At this point I noted that the poem, in my edition, ran to fourteen pages. 

A tremendous sense of the impossible settled on me. 

I don’t know if other translators experience this. Obviously my Italian was not good enough and I had no real key into what Pasolini wanted to say here. I needed to study the context. 

My next step was to inform myself. Clearly a poem which has ‘The Ashes of Gramsci’ as its title is a public poem. Its themes must be public and must relate to social or political issues of its time as well as whatever of the personal Pasolini wanted to bring to it. What was happening in 1957 in Italy? Why was Pasolini writing about Gramsci at that precise moment?

By 1957 the Italian Social Movement, the direct descendant of Mussolini’s fascist party, had become a force to be reckoned with – it’s back again now unfortunately. It was, at that time, more or less the fourth largest party, and had embarked on a course of cooperation with other rightwing parties. The Christian Democrats, found themselves reliant on support from these neo-fascists. 

Internationally, the Cold War had brought powerful forces to bear against the left, in particular against the communists and, in Gramscian terms, the left felt the full force of the cultural hegemony directed from the USA. And Pasolini was a communist till the day he died, a communist outside the party, feeling very much an outsider and lacking the protection that the party might have brought him, a fellow-traveller one might say, but a polemicist for the left – as early as 1948 he had written that only communism could revive Italian culture.

And then his private life was controversial. In the Pordenone area there had been a charge of ‘corruption of minors’ as early as 1949 which resulted in the loss of his job, but also, significantly, his expulsion from the local Communist Party of which he had been a leading intellectual. I don’t know the details of this affair. I know the expulsion really hurt Pasolini. I know that Pasolini claimed it was a stitch up by the local DC. However I don’t think there’s any doubt that Pasolini was attracted to young men, though it’s important to remember that the legal age of marriage in 1949 in Italy was twelve for a girl and fourteen for a boy with parental consent. Not acceptable now obviously, but it indicates that for the local DC, which had nothing to say on the subject of heterosexual marriage at twelve, the problem was his communism and the solution, for them, was his homosexuality. They would eventually get around to modernising the marriage age in 1957, despite objections from the Church which was also, not coincidentally, actively campaigning against divorce at the time. However, I don’t feel competent to speak on the subject of Pasolini’s relationships which remain controversial among Italian scholars.

Another important element of Pasolini’s despair during this period is his horror of consumerist capitalism – it is, for example, the object of satire in the coprophagy scenes in Salò. He believed that consumerism was enforcing a uniformity on Italy that was close to, if not actually a form of fascism, a conformity which fascism itself tried but failed to achieve despite all the apparatus of the fascist state.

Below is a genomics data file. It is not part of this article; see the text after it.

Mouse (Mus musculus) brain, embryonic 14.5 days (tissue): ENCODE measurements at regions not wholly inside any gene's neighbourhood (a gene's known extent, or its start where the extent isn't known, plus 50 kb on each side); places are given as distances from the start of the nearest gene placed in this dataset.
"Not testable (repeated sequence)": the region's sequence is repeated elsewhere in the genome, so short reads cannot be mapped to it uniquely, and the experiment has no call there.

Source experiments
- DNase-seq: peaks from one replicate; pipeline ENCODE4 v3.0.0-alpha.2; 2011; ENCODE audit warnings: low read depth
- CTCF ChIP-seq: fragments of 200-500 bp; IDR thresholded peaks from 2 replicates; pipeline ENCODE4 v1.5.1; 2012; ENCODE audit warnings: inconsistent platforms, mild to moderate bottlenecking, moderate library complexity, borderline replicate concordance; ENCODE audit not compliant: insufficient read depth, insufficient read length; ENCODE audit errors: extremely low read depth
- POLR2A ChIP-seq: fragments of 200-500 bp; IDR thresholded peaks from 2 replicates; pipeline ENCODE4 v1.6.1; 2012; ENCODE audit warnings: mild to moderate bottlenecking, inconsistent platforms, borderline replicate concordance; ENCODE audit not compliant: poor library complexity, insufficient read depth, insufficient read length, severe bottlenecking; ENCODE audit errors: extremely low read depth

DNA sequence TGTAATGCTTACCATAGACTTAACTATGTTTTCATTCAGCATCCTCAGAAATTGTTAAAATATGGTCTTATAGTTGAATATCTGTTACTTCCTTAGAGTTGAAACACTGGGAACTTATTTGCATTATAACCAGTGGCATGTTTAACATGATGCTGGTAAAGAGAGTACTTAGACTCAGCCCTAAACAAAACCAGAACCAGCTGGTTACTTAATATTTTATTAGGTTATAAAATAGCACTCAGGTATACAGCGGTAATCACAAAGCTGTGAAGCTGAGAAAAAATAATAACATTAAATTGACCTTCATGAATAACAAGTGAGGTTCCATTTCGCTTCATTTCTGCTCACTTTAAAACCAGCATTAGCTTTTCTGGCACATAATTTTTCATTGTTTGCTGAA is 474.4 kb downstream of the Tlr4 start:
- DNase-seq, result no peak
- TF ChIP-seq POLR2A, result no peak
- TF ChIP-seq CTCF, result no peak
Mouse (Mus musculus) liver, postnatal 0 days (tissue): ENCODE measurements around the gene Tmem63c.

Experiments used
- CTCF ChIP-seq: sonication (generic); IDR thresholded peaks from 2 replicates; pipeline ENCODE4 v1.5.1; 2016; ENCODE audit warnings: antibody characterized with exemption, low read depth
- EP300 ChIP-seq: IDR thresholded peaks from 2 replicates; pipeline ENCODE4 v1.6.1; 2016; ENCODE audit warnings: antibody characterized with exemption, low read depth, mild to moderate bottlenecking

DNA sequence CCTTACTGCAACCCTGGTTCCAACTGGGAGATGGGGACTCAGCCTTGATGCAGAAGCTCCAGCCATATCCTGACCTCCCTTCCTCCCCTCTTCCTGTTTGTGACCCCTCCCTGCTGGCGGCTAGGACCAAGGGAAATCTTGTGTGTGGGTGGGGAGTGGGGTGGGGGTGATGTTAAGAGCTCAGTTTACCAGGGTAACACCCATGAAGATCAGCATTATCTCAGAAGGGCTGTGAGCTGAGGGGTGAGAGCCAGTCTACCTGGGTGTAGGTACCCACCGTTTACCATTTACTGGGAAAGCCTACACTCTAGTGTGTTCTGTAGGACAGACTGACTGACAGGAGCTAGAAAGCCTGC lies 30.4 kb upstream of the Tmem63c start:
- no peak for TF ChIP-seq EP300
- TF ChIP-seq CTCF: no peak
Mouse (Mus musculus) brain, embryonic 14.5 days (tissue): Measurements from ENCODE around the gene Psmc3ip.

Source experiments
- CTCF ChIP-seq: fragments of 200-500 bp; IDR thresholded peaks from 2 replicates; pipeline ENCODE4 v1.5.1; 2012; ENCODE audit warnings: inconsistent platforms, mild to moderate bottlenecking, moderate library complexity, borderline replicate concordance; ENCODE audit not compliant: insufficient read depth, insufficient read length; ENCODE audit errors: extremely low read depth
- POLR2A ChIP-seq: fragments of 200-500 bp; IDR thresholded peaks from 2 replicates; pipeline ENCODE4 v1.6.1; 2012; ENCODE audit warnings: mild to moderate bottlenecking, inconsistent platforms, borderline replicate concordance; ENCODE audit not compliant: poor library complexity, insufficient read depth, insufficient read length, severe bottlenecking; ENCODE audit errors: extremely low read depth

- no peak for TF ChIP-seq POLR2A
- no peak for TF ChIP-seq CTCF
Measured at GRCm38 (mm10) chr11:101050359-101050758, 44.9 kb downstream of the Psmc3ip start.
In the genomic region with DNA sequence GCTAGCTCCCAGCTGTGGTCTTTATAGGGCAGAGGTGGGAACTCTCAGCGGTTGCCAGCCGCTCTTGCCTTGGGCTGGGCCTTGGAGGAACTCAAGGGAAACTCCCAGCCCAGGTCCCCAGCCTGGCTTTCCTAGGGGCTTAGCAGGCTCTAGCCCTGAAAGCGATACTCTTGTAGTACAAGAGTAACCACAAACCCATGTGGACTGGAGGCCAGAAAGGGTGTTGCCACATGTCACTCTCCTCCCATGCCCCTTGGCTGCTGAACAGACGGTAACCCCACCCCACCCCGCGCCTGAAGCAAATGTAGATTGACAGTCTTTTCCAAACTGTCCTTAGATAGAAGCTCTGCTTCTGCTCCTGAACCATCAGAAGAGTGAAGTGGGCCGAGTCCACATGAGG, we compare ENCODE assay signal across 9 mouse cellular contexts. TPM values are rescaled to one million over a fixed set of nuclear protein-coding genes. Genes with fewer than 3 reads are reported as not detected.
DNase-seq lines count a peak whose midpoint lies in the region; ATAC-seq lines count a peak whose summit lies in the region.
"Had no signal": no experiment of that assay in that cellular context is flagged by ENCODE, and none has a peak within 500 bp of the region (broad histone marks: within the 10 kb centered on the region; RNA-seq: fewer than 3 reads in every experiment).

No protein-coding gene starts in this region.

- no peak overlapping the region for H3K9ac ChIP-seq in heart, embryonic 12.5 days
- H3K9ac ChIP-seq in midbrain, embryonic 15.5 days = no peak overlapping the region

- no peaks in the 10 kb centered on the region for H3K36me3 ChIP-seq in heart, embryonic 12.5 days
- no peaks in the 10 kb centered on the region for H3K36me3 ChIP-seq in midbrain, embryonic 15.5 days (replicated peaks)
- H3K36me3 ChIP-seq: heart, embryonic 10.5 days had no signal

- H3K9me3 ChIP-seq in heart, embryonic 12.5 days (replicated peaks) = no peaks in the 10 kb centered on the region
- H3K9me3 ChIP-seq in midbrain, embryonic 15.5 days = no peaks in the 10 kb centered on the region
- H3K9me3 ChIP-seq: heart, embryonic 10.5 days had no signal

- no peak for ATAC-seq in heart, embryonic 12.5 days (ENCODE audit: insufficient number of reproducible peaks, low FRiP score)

Pasolini called himself a Catholic communist atheist and his relationship with the Catholic church was, to say the least, contradictory. He called the Church ‘lo spietato cuore dello stato’ (the merciless heart of the state), and of course the Church and the Christian Democrats were very much a single unit, despite occasional spats, and historically speaking, the Church had been a willing collaborator with fascism after the Lateran Pacts of 1929 up to and including the Racial Laws of ‘38. Nevertheless, Pasolini was attracted to the idea of a simple Christian peasant piety, which, of course, is the opposite of the consumerism that he detested. He was conscious of what he called, in ‘Le Ceneri’, ‘lo scandalo di contraddirmi, dell’essere/con te e contro te’ (the scandal of self-contradiction, of being/ with you and against you), the ‘te’ in this case being Gramsci and the Communist Party. This didn’t stop him being attacked ferociously by the Church and its associated newspapers and journals to the point that when the organiser of a Christian reconciliation group asked his advisor who was the most anti-Catholic film-maker in Italy, his advisor replied without hesitation, Pasolini. His film ‘The Gospel According to Matthew’ is an expression of these contradictions. It’s quite popular now in Church circles, apparently, but in its day it was considered scandalously blasphemous, not least because Mary the mother of Jesus was played by Pasolini’s own mother, quite elderly at the time. He had already been condemned for blasphemy two years previously for La Ricotta. Of course, here in Ireland, we’ve had our own problems with the Church over the years.